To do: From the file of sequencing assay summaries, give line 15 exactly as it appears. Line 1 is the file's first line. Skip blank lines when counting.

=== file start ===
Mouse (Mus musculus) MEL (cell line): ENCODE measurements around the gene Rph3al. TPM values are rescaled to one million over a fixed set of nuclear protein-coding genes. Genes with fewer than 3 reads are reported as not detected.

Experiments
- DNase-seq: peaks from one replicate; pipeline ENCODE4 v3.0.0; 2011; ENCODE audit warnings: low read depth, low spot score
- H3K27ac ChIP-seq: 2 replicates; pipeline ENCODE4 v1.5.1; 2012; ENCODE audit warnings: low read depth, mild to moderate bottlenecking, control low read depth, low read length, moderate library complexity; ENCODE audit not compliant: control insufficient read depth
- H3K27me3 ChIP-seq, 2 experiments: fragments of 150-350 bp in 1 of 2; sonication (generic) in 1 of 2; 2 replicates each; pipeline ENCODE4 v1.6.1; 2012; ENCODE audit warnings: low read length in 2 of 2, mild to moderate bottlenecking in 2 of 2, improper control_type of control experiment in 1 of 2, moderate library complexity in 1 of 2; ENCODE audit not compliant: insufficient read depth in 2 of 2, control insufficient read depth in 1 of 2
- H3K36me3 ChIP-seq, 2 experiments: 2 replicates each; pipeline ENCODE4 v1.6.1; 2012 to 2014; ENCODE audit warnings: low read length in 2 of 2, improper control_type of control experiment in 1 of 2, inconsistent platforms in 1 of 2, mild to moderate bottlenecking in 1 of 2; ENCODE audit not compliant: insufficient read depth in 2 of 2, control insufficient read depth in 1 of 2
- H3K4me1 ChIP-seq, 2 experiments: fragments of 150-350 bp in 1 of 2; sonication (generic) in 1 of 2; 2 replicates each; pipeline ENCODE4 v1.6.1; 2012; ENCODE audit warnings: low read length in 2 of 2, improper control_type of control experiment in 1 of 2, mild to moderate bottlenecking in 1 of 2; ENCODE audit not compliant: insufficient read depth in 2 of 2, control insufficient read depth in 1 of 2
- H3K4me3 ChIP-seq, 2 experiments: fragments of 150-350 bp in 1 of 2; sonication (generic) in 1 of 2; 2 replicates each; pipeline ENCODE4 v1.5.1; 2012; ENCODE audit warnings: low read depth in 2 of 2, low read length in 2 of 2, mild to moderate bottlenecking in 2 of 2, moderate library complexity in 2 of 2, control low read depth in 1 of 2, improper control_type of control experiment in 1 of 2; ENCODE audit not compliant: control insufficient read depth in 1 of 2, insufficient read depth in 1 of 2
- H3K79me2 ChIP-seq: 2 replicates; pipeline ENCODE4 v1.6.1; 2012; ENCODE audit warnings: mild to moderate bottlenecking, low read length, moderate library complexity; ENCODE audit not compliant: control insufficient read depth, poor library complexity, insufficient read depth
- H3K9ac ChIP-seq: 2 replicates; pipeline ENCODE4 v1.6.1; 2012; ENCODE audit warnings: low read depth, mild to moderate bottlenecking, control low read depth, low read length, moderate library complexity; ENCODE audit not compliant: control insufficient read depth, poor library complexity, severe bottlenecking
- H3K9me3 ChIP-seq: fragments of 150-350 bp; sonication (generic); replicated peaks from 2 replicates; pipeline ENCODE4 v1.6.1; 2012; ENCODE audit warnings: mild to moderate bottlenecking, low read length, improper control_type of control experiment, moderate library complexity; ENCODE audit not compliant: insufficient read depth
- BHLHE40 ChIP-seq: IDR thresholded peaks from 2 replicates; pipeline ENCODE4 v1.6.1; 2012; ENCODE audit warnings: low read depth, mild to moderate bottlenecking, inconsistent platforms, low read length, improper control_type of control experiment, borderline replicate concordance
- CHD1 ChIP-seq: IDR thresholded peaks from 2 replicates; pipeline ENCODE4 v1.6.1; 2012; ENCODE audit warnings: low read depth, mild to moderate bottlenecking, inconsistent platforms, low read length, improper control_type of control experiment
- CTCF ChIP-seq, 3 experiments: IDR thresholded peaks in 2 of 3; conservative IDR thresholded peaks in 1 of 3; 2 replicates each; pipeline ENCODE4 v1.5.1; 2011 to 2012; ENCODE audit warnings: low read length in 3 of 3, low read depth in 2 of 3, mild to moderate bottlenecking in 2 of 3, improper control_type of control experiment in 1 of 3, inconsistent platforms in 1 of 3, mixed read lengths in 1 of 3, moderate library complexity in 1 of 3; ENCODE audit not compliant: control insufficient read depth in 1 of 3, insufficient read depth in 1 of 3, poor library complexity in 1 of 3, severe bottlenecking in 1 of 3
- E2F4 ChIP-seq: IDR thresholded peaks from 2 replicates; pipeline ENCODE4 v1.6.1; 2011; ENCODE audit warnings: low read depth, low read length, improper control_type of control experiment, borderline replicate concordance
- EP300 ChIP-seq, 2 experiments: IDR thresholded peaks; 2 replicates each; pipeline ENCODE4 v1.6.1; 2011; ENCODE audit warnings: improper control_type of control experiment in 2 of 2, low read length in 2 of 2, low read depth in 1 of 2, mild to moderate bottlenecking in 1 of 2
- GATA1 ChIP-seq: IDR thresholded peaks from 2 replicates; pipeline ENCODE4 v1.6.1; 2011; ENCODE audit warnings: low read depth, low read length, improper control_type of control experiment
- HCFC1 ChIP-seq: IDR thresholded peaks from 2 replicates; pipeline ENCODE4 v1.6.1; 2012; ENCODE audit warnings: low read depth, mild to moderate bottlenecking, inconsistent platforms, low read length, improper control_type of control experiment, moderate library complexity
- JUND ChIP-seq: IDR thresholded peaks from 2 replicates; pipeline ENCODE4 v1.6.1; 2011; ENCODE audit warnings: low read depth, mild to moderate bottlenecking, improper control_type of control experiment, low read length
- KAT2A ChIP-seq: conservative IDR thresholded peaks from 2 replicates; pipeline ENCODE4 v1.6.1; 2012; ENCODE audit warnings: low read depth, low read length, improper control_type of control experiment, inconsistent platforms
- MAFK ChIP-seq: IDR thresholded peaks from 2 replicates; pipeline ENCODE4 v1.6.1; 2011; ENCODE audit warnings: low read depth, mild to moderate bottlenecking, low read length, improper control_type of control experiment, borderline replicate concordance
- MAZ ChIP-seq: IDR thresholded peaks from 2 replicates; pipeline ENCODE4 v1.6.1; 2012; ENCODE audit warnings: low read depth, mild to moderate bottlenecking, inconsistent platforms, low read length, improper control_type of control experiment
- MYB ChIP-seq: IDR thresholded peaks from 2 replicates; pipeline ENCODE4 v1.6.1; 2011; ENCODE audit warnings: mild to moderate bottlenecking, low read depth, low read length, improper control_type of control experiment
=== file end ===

- E2F4 ChIP-seq: IDR thresholded peaks from 2 replicates; pipeline ENCODE4 v1.6.1; 2011; ENCODE audit warnings: low read depth, low read length, improper control_type of control experiment, borderline replicate concordance